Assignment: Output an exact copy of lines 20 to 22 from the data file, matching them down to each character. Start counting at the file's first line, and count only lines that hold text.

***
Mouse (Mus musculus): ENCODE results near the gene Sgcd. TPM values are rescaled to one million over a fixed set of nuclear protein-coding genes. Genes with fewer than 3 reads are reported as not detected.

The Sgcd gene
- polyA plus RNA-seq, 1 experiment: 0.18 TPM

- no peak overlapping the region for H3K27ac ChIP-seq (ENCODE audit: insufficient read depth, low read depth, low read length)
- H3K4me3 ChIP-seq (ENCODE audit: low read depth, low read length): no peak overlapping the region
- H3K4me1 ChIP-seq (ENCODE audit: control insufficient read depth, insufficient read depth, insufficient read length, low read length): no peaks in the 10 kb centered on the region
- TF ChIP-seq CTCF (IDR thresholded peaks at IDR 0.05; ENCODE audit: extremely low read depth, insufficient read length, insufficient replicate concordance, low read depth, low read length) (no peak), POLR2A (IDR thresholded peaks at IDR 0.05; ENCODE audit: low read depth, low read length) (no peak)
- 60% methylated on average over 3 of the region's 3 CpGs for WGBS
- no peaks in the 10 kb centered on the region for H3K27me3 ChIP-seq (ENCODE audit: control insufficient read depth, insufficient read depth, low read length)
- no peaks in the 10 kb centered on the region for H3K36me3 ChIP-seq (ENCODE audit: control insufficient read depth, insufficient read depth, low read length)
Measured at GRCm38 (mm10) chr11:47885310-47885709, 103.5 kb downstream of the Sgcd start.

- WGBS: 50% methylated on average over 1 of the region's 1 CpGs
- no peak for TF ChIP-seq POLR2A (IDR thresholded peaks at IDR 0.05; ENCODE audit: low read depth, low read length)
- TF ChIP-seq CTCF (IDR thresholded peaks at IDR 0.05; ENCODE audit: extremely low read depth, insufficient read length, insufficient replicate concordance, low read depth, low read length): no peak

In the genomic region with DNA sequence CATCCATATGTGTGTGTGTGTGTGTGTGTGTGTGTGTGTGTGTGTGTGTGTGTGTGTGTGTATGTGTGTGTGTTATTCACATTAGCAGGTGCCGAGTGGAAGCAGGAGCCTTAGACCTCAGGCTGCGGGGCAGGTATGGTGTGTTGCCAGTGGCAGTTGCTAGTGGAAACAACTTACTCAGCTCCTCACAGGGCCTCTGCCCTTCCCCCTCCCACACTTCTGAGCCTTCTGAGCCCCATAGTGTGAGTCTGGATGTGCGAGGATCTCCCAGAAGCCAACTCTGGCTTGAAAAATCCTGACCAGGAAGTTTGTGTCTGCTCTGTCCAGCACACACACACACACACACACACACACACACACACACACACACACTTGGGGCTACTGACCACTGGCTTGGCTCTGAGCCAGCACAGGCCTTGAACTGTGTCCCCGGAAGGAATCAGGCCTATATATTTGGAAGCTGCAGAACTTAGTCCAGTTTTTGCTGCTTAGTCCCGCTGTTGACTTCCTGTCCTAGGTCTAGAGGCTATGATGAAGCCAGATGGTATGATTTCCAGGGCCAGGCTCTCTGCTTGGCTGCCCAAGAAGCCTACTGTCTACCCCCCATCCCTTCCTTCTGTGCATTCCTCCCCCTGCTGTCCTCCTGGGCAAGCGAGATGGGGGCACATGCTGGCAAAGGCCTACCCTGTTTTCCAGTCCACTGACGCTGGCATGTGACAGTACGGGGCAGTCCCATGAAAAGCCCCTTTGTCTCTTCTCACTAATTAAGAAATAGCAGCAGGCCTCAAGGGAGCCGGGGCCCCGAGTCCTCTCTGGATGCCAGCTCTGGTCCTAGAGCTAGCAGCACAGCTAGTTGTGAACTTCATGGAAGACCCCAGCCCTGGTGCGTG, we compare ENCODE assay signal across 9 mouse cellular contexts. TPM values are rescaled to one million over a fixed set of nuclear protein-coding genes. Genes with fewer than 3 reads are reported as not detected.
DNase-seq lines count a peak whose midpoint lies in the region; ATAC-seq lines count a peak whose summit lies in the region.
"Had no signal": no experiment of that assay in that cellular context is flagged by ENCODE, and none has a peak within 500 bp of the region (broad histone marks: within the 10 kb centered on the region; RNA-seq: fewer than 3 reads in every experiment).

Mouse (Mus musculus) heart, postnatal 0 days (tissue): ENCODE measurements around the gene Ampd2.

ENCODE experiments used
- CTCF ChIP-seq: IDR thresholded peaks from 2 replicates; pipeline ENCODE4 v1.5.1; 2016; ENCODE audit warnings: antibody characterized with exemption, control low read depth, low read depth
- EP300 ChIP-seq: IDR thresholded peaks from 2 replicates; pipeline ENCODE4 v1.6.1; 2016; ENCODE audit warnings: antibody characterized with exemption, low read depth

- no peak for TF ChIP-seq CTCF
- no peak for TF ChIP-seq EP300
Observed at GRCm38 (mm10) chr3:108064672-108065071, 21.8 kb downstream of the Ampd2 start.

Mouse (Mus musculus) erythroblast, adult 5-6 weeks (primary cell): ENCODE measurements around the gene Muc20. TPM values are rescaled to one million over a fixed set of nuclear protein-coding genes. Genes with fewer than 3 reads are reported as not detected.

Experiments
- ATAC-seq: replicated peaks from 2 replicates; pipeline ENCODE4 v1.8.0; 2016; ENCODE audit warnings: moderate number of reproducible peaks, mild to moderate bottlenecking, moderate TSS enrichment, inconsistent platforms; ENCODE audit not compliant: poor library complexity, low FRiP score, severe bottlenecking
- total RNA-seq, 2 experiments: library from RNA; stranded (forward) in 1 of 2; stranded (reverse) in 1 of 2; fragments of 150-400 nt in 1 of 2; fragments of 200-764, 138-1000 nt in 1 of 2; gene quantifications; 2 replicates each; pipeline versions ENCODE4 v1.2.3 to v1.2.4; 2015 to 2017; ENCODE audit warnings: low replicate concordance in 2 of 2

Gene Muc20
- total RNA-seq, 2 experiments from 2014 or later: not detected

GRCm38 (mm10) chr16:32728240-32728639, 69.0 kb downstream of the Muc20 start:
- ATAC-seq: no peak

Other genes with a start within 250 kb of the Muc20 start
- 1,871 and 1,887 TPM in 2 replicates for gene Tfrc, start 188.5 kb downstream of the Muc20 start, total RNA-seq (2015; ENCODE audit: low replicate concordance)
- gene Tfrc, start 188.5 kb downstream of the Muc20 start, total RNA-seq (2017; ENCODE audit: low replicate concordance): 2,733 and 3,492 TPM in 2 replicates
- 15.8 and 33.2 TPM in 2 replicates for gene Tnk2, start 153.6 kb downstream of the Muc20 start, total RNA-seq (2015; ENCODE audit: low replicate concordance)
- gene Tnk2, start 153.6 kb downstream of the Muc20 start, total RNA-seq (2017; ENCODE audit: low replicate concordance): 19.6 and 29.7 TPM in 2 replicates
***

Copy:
- CTCF ChIP-seq: IDR thresholded peaks from 2 replicates; pipeline ENCODE4 v1.5.1; 2016; ENCODE audit warnings: antibody characterized with exemption, control low read depth, low read depth
- EP300 ChIP-seq: IDR thresholded peaks from 2 replicates; pipeline ENCODE4 v1.6.1; 2016; ENCODE audit warnings: antibody characterized with exemption, low read depth

- no peak for TF ChIP-seq CTCF